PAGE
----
I was really looking forward to meeting Valerio!
Not long ago a common friend took part in one of his Mamma Roma tours and she thought Valerio’s urban exploration project CASADOM would probably cross somehow with my personal work of writing about beauty in the suburbs in search of another Rome.
And so, there I was on a sunny Sunday morning with two friends waiting for the rest of the group at a kiosk in my childhood neighborhood.
Valerio’s tour was going to start from Gilles Clement’s concepts of the moving garden and the third landscape theory: areas that are neither untouched nor designed by men, or -to quote Gilles Clement himself- “the sum of the space left over by man to landscape evolution – to nature alone. Included in this category are left behind urban or rural sites, transitional spaces, neglected land, swamps, moors, peat bogs, but also roadsides, shores, railroad embankments, etc.”
Anyway, the point of the tour was to cross all these left-behind spaces in Corviale neighborhood and be conscious of our presence and our movement into the space while doing so. Our third landscape was made up of woods, overgrown meadows, olive groves and wild fields; as it came out, our urban exploration wasn’t going to be that urban, after all!
The first thing I noticed was that we weren’t crossing “weedy areas”, but spaces inhabited by several plant species and different kinds of animals too. As we walked past sheep, goats, horses and porcupines I couldn’t help marvelling at how many animals live in what I had always considered quite an urban area marked as it is by the intrusive presence of the council housing compound “Corviale” (a huge, imposing block of reinforced concrete).
As the landscape changed constantly, I enjoyed the many different scents along our way: from the jasmine found on the more urban path between one field and another to the broom of the most hilliest fields, and from wild fennel to mint in the meadows.
The Corviale compound was our Great Wall, always visible from wherever we were walking.
Actually we were walking in a circle, tracing an aura around Corviale.
Like an aura, the fields we crossed are invisible to normal perception, as you won’t normally notice them while driving along via Pisana, via Portuense or the other main roads in the area.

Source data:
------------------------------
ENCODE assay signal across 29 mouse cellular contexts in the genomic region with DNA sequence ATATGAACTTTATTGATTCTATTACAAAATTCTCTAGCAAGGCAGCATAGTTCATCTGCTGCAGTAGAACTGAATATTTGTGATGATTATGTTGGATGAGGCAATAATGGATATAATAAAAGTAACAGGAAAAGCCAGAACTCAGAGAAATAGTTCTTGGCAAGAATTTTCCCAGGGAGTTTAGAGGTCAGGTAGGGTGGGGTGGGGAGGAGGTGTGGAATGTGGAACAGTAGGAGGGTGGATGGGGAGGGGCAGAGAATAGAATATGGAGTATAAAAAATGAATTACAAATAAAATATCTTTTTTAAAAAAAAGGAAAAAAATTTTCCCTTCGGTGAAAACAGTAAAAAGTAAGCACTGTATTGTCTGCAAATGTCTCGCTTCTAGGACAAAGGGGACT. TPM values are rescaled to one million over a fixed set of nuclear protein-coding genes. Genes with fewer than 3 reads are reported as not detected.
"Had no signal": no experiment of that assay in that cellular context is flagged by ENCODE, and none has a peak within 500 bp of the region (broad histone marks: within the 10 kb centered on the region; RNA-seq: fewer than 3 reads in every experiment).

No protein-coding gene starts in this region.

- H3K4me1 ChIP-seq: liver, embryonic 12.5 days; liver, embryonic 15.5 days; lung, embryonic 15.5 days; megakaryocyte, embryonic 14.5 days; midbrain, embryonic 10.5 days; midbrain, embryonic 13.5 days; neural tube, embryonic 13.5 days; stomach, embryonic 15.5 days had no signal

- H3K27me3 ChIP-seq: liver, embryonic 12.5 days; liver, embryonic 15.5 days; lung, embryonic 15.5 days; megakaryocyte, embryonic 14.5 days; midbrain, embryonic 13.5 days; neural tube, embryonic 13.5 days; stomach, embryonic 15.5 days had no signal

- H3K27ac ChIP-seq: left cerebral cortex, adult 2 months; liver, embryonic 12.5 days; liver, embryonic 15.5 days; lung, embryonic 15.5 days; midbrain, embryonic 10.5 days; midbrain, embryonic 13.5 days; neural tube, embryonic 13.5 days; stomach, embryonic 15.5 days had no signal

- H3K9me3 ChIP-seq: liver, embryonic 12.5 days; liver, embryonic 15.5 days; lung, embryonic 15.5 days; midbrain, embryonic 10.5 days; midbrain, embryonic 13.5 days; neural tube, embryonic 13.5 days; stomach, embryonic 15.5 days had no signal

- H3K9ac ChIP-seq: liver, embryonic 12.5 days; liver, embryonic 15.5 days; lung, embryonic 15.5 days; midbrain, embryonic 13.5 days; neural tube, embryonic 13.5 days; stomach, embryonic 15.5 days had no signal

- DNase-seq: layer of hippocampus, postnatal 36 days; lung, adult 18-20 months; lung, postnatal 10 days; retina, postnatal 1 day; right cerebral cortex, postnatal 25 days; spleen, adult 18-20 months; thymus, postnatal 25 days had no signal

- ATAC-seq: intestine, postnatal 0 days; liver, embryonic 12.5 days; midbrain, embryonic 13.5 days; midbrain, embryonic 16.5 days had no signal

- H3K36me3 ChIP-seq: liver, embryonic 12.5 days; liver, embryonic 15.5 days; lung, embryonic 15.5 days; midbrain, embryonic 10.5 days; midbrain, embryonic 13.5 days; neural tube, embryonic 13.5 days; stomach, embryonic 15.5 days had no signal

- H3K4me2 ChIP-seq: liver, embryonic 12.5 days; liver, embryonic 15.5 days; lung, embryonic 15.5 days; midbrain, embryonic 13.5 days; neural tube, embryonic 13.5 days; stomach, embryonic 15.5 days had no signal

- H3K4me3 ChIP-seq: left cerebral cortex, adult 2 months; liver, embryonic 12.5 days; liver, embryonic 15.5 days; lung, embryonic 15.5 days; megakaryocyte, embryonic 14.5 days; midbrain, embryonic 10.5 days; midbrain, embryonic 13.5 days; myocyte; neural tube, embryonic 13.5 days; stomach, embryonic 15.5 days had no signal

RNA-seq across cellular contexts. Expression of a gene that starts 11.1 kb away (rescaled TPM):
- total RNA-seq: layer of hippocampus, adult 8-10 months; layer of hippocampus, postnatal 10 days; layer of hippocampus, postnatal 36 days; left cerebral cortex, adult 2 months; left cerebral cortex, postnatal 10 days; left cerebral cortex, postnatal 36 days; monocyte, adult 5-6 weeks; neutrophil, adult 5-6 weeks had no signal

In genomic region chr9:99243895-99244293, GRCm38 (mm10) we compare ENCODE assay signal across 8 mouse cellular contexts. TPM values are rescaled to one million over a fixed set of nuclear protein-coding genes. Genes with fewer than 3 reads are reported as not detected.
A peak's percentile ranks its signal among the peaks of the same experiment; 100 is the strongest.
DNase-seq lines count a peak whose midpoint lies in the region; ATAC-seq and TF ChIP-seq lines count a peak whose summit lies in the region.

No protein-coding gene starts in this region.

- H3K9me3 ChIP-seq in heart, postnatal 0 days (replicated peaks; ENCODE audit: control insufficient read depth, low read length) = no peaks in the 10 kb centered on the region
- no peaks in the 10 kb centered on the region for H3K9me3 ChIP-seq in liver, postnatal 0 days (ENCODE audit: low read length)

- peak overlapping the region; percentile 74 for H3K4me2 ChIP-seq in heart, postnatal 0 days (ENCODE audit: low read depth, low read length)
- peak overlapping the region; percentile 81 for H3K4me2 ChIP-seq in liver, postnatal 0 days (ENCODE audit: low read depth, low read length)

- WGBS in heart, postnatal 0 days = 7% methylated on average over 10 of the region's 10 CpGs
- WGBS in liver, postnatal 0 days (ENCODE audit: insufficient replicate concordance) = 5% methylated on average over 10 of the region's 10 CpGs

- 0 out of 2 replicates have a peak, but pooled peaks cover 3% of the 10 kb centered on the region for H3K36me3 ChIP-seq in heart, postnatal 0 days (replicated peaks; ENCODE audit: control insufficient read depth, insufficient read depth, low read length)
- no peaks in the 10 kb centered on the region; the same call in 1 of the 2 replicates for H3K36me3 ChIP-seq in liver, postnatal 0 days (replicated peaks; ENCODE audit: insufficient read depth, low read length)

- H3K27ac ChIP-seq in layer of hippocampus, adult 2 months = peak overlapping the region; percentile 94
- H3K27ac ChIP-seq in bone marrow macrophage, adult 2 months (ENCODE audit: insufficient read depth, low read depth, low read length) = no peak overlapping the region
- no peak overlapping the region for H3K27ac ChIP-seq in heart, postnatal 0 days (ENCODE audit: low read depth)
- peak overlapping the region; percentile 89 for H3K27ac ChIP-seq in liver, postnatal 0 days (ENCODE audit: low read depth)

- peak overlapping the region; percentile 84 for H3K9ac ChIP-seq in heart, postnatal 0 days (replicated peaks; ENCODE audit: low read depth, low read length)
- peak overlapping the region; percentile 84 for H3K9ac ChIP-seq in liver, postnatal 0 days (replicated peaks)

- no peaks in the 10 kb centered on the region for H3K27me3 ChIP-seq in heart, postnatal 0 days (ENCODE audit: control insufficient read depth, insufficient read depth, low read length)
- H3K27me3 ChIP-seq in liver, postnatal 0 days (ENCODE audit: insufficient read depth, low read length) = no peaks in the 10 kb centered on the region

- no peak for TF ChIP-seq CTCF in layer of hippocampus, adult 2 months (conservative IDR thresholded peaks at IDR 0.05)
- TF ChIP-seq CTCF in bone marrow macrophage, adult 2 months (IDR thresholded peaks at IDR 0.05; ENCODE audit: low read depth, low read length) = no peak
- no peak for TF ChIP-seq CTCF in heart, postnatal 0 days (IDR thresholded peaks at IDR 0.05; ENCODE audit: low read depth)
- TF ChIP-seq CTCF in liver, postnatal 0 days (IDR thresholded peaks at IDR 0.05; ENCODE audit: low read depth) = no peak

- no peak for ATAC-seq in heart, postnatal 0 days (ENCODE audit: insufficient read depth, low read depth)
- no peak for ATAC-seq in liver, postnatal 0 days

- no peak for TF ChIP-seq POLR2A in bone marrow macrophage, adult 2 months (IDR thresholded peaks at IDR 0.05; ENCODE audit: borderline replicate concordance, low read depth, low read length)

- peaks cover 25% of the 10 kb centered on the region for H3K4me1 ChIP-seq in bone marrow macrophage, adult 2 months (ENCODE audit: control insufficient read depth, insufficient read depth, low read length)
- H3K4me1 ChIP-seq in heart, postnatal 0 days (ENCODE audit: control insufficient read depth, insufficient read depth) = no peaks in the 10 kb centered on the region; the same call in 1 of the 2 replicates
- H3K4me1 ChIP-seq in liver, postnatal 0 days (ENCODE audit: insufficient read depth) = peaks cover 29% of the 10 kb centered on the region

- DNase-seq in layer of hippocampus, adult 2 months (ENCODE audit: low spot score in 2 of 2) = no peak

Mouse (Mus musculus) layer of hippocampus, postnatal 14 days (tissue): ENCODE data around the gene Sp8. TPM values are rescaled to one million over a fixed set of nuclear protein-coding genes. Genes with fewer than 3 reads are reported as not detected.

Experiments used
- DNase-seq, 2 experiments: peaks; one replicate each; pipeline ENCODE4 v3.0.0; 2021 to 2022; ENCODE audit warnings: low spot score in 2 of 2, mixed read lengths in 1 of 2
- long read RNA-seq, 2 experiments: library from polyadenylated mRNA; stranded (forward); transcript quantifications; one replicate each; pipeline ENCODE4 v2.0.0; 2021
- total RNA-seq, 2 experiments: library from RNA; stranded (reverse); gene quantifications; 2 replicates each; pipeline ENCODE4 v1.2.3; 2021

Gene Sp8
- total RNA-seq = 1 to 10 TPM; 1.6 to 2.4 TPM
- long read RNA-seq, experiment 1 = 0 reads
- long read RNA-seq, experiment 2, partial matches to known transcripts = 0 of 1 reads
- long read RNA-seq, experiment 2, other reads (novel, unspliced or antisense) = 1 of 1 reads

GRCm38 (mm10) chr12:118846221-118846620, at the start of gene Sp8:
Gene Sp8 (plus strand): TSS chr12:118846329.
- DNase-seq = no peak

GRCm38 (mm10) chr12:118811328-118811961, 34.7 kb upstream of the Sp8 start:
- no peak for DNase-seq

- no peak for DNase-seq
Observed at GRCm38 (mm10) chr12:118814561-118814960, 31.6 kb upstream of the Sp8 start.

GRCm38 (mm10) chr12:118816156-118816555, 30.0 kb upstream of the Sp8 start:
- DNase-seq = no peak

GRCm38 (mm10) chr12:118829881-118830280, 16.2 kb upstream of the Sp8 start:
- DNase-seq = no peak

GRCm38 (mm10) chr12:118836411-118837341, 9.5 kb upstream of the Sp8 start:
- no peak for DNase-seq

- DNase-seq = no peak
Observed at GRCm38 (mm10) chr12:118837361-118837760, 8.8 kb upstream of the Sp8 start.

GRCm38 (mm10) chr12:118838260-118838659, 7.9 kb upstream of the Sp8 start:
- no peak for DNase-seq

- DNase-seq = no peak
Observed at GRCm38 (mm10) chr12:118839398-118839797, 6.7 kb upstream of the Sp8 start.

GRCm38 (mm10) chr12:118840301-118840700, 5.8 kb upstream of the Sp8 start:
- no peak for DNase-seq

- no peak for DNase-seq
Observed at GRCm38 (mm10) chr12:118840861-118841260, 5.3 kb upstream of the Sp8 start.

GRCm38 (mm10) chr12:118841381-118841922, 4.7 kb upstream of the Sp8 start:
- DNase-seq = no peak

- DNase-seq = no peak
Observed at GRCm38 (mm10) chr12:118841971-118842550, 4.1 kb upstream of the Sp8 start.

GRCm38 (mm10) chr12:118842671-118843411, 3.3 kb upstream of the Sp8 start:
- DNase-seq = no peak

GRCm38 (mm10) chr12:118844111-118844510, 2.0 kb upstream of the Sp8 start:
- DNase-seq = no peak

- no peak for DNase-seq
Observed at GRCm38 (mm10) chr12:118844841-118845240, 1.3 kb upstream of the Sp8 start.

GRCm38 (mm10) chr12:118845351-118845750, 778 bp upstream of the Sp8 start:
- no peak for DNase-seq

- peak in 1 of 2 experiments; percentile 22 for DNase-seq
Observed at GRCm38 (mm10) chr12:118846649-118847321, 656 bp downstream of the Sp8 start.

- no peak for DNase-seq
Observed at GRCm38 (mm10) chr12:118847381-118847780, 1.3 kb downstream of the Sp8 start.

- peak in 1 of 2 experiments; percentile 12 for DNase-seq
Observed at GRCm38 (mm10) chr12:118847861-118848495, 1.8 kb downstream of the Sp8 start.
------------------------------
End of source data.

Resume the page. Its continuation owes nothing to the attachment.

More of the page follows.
Like an aura, the fields we crossed were golden and brightened by ears of wheat reflecting the sunlight.
I especially enjoyed the fact that, despite being in a big metropolis, we were hiking into the wild countryside. I felt in tune with whatever quiet or Nature was there before the urbanization, because it is actually still there, hidden behind the main roads of the area (including the G.R.A. itself) and one of the most impressive architectural structures in the Roman suburbs.
Acknowledging the presence of a “third landscape” inside such a big and chaotic town means noticing an undercurrent of peace, as the third landscape is intrinsically peaceful, harmonious as nature herself.
Acknowledging these eternal, natural areas puts the ever-changing metropolis into perspective, helping us to recognize that our buildings, our roads and human constructions in general are all relative and fleeting (wild nature came first, and it will come after), which is another reason why I am always so fascinated by abandoned factories and ghost towns.
In the afternoon we finally arrived at Corviale, the controversial council housing building consisting of two compact blocks 1 kilometer long and 9 floors high. This compound was built during the 1970s and it contains 1200 apartments.
When we entered the beast, the feeling was similar to entering a big ferry beached on a desert land but -despite the common idea of Corviale being an ugly and unsuccessful project- I liked walking along its galleries and admiring the view from the top floor. Of course, it is a long way from being an optimal housing solution, but as always “beauty is in the eye of the beholder”.
Find these and many more cool spots in my Rome Google Map!
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Then book one of my alternative walking tours in Rome!
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